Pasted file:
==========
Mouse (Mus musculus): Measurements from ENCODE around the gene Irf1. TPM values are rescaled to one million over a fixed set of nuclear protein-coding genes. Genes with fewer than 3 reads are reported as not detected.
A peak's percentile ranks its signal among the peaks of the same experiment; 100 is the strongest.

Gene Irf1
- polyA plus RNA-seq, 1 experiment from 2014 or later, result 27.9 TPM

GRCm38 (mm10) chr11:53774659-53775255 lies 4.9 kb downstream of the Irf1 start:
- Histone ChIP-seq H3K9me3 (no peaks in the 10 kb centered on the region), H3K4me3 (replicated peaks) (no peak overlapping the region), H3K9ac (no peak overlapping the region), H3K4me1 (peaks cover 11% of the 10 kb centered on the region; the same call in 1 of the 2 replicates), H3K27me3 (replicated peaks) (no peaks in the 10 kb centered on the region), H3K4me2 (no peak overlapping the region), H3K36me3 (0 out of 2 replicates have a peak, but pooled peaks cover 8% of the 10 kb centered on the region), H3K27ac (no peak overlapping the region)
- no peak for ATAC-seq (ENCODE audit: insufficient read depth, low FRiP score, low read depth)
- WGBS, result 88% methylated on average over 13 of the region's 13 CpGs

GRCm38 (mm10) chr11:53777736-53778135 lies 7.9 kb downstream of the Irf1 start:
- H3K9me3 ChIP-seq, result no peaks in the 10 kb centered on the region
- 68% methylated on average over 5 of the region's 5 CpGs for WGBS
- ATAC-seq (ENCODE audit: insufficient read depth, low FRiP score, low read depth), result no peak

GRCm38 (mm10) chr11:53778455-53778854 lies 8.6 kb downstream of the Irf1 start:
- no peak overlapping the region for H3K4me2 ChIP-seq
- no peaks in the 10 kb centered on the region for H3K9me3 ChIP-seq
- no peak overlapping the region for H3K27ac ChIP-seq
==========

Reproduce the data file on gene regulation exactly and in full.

Mouse (Mus musculus): Measurements from ENCODE around the gene Irf1. TPM values are rescaled to one million over a fixed set of nuclear protein-coding genes. Genes with fewer than 3 reads are reported as not detected.
A peak's percentile ranks its signal among the peaks of the same experiment; 100 is the strongest.

Gene Irf1
- polyA plus RNA-seq, 1 experiment from 2014 or later, result 27.9 TPM

GRCm38 (mm10) chr11:53774659-53775255 lies 4.9 kb downstream of the Irf1 start:
- Histone ChIP-seq H3K9me3 (no peaks in the 10 kb centered on the region), H3K4me3 (replicated peaks) (no peak overlapping the region), H3K9ac (no peak overlapping the region), H3K4me1 (peaks cover 11% of the 10 kb centered on the region; the same call in 1 of the 2 replicates), H3K27me3 (replicated peaks) (no peaks in the 10 kb centered on the region), H3K4me2 (no peak overlapping the region), H3K36me3 (0 out of 2 replicates have a peak, but pooled peaks cover 8% of the 10 kb centered on the region), H3K27ac (no peak overlapping the region)
- no peak for ATAC-seq (ENCODE audit: insufficient read depth, low FRiP score, low read depth)
- WGBS, result 88% methylated on average over 13 of the region's 13 CpGs

GRCm38 (mm10) chr11:53777736-53778135 lies 7.9 kb downstream of the Irf1 start:
- H3K9me3 ChIP-seq, result no peaks in the 10 kb centered on the region
- 68% methylated on average over 5 of the region's 5 CpGs for WGBS
- ATAC-seq (ENCODE audit: insufficient read depth, low FRiP score, low read depth), result no peak

GRCm38 (mm10) chr11:53778455-53778854 lies 8.6 kb downstream of the Irf1 start:
- no peak overlapping the region for H3K4me2 ChIP-seq
- no peaks in the 10 kb centered on the region for H3K9me3 ChIP-seq
- no peak overlapping the region for H3K27ac ChIP-seq